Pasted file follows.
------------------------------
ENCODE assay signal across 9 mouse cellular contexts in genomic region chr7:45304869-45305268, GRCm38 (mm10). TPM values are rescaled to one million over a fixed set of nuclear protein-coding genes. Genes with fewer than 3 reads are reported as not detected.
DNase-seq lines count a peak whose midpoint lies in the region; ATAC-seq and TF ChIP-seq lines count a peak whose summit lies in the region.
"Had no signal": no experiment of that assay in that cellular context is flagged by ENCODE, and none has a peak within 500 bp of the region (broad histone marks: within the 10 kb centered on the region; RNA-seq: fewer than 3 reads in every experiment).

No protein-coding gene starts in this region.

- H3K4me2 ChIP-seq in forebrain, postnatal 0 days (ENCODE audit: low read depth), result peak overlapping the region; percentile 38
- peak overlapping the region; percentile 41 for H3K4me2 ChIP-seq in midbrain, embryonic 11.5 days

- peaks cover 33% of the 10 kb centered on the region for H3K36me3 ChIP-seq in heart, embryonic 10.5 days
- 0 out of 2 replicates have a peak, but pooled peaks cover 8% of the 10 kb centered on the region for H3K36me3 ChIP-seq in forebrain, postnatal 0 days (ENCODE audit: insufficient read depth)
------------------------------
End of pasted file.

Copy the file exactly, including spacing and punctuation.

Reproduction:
ENCODE assay signal across 9 mouse cellular contexts in genomic region chr7:45304869-45305268, GRCm38 (mm10). TPM values are rescaled to one million over a fixed set of nuclear protein-coding genes. Genes with fewer than 3 reads are reported as not detected.
DNase-seq lines count a peak whose midpoint lies in the region; ATAC-seq and TF ChIP-seq lines count a peak whose summit lies in the region.
"Had no signal": no experiment of that assay in that cellular context is flagged by ENCODE, and none has a peak within 500 bp of the region (broad histone marks: within the 10 kb centered on the region; RNA-seq: fewer than 3 reads in every experiment).

No protein-coding gene starts in this region.

- H3K4me2 ChIP-seq in forebrain, postnatal 0 days (ENCODE audit: low read depth), result peak overlapping the region; percentile 38
- peak overlapping the region; percentile 41 for H3K4me2 ChIP-seq in midbrain, embryonic 11.5 days

- peaks cover 33% of the 10 kb centered on the region for H3K36me3 ChIP-seq in heart, embryonic 10.5 days
- 0 out of 2 replicates have a peak, but pooled peaks cover 8% of the 10 kb centered on the region for H3K36me3 ChIP-seq in forebrain, postnatal 0 days (ENCODE audit: insufficient read depth)